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Thrombin-Mediated Degradation of Human Cardiac Troponin T.

Cardiac isoforms of troponin T (cTnT) (5) and troponin I (cTnT) are the most important biomarkers of acute myocardial infarction (AMI) (1). Following a heart attack, troponins are released into the bloodstream from damaged myocardial cells and can be measured in blood samples by immunoassays. Characterization of the stability of troponins in the circulation and in the collected blood samples is important for their precise measurement. Both cTnI (2, 3) and cTnT (4) have been shown to be prone to proteolytic degradation. A stable region of cTnI located in the central part of the molecule has been characterized (2), but the degradation of cTnT is less well understood.

Several studies devoted to the analysis of cTnT from serum samples of AMI patients revealed a set of proteolytic fragments with apparent molecular masses of 29, 19, 18, and 16 kDa, with the 29-kDa fragment being the predominant form (4-9). A similar pattern of degradation was observed when cTnT [in a form of native ternary troponin complex (ITC)] was incubated in normal human serum (NHS) (9, 10). Analysis of the 29-kDa fragment by mass spectrometry (MS) showed that it composes central and C-terminal portions of the cTnT molecule and is a product of cleavage of cTnT between amino acidresidues (aar) 54-69 (9); 16-19-kDaproteolytic fragments were determined as products of cTnT degradation between aar 54-84 at the N-terminus, and aar 191-230 at the C-terminus (9).

In cell culture experiments with cardiomyocytes, it was shown that cTnT is cleaved between the R68/S69 amino acid residues, and it was suggested that the cytosolic enzyme [mu]-calpain (calpain-1) is responsible for this degradation (11, 12). It was assumed that, in serum, the cleavage of cTnT between residues R68/S69 also takes place under the action of [mu]-calpain (9). However, [mu]-calpain is an intracellular protease (13) and its activity in blood would be difficult to explain. At the same time, no degradation of cTnT was observed during the incubation of ITC in normal human heparin plasma (NHP) (10). These differences were explained by the protease inactivation in plasma samples (9, 10, 14). Taking into consideration that serum differs from plasma in regard to the activation of coagulation cascade, we have suggested that the degradation of cTnT in serum could be explained by the action of activated coagulation enzymes rather than by the action of [mu]-calpain. Herein we study the proteolytic action of the most abundant coagulation enzyme--thrombin--on the degradation of cTnT.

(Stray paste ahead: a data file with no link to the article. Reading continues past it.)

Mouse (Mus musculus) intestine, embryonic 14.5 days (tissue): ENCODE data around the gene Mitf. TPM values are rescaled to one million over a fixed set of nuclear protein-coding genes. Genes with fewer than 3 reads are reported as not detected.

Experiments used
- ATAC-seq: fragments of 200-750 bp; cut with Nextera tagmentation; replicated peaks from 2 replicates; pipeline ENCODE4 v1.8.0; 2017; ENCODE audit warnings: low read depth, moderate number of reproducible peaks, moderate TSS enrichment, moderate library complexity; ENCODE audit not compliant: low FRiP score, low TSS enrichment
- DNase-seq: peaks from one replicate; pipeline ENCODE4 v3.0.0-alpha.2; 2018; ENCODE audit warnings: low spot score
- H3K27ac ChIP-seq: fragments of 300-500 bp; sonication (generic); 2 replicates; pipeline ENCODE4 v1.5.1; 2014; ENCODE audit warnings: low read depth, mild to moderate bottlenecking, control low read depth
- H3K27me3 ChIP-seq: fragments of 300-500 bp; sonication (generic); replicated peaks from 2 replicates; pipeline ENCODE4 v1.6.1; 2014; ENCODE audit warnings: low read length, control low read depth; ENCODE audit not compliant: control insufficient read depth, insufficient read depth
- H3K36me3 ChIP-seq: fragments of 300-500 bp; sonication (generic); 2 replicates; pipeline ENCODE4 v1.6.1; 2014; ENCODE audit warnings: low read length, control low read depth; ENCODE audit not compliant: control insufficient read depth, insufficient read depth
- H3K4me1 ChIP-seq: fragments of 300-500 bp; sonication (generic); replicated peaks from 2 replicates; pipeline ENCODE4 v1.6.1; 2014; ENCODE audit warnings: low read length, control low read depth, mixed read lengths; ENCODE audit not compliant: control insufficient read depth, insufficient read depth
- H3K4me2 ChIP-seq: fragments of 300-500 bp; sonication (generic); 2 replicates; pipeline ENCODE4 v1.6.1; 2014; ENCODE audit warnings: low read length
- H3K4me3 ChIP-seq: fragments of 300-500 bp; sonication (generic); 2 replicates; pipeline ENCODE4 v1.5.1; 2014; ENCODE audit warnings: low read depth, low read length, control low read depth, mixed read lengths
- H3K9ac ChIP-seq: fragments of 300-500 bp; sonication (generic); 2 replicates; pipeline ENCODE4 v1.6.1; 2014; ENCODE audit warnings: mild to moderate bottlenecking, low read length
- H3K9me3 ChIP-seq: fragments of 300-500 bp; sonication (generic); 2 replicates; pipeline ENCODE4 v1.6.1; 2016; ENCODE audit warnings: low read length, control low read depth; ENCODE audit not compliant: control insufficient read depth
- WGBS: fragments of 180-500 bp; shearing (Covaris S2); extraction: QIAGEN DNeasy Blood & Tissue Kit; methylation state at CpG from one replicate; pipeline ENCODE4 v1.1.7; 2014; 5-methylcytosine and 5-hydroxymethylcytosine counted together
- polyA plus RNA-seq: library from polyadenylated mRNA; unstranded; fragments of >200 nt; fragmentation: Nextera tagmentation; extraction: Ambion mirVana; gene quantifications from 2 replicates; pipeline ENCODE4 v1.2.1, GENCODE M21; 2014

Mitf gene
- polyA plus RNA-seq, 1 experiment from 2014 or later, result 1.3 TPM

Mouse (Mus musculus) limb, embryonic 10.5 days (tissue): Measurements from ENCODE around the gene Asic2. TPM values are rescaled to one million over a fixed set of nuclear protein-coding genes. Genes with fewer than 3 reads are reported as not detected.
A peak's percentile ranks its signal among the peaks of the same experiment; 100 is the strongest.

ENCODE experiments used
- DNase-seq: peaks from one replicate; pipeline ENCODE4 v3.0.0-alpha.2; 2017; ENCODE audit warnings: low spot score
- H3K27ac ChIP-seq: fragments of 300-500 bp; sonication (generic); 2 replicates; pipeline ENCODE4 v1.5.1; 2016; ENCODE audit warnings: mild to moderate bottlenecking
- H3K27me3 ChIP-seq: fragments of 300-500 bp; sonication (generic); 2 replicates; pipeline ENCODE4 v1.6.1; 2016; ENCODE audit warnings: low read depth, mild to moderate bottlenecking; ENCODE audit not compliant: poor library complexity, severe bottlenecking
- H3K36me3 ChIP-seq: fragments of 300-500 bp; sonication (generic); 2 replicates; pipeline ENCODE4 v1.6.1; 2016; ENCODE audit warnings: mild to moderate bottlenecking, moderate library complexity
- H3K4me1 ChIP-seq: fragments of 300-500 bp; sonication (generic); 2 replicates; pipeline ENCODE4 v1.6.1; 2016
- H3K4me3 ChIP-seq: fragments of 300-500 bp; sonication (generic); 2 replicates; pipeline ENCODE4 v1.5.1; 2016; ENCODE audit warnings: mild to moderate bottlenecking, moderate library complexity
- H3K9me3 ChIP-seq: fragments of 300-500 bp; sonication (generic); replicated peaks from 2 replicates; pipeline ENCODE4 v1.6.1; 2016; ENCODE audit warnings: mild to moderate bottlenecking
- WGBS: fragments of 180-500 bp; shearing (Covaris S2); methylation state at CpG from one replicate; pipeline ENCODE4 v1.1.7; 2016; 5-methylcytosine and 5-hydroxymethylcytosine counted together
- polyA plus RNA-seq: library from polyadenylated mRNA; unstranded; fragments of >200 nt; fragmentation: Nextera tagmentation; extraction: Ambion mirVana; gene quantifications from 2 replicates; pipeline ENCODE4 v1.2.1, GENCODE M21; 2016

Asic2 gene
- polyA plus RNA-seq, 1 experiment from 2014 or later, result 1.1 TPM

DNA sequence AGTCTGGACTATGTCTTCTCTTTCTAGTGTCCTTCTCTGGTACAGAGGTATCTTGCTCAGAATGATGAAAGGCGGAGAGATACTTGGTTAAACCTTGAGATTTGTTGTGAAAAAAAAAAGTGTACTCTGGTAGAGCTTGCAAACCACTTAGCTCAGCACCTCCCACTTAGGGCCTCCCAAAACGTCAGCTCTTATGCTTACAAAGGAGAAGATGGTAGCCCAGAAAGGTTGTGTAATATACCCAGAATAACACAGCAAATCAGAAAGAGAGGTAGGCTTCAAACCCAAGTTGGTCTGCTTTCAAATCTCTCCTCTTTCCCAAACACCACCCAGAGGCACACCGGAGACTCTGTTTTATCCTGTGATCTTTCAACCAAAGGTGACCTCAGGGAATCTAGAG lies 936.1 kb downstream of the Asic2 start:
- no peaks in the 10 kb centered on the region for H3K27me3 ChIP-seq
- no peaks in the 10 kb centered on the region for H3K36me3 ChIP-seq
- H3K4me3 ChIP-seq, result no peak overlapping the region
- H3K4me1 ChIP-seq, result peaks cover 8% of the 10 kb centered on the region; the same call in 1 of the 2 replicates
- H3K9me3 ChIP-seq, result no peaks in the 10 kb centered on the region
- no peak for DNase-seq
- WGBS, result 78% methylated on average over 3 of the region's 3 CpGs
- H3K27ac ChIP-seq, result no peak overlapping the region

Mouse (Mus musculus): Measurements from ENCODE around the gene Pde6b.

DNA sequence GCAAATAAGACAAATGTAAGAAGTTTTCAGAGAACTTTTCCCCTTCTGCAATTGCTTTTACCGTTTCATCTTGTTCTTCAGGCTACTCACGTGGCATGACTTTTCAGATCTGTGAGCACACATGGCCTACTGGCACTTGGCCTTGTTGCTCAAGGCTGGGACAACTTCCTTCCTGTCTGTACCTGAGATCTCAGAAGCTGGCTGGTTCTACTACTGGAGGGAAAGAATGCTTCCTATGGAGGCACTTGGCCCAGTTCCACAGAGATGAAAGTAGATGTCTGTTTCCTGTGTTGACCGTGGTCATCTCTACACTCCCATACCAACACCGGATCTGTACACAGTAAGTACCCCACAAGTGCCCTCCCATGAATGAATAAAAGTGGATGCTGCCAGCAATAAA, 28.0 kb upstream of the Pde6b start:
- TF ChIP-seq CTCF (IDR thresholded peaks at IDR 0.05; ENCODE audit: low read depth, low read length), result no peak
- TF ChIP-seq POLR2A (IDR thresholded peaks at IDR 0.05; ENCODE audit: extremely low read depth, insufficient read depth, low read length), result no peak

Materials and Methods

Recombinant human cardiac troponin T (recTnT), ITC, and monoclonal antibodies (mAbs) that are specific to different epitopes of the cTnT molecule came from HyTest Ltd. If not stated otherwise, all other chemicals came from Sigma-Aldrich.

BLOOD SAMPLES

All patients selected for this study (n = 17) had an ST-elevation myocardial infarction followed by coronary angiography and stenting. All percutaneous interventions were performed within 4 h after the onset of chest pain. Serum and heparin plasma samples were collected by a standard technique (see the Data Supplement that accompanies the online version of this article at http:// www.clinchem.org/content/vol63/issue6) over a period of 6-20 h after the onset of chest pain (2-16 h after stenting). During the period when samples were taken, all patients received clopidogrel bisulfate (Plavix or Plagril, 300 mg, 2 times--at admission and 12 h after the initial dose), and intravenous heparin (5000 U in the ambulance and 10 000 U during the percutaneous intervention). Pooled cTnT-negative NHS and NHP samples were prepared from the blood of 5 apparently healthy volunteers.

Taking into consideration that all patients received heparin to prevent blood clotting, all serum samples were tested for the presence of fibrinogen by the in-house 2-step sandwich IFA assay (see online Data Supplement). Only serum samples that did not contain fibrinogen (thus were not subjected to the action of the injected heparin) were included into study.

All volunteers were informed in accordance with the current revision of the Declaration of Helsinki (15).

MEASUREMENTS OF cTnT CONCENTRATION

The concentration of cTnT in all samples (in a form of heparinized whole blood) was measured by the TropT Quantitative assay on the Cobas h232 system (Roche), right after the samples were taken. The samples in which concentration of cTnT exceeded 2 ng/mL (upper limit for TropT Quantitative assay) were re-measured (in a form of heparin plasma) by the in-house assay that used mAb TnT9 as a capture antibody, and mAb TnT1A11 conjugated with stable [Eu.sup.3+] chelate, for detection. Native human ITC complex was used as a calibrator. The limit of detection (LoD) of the assay was 1.2 ng/mL, limit of blank (LoB) = 1.0 ng/mL, with a CV of 11% at an antigen concentration of 0.2 ng/mL; it did not cross-react with unrelated proteins. For the detailed information please see the online Data Supplement.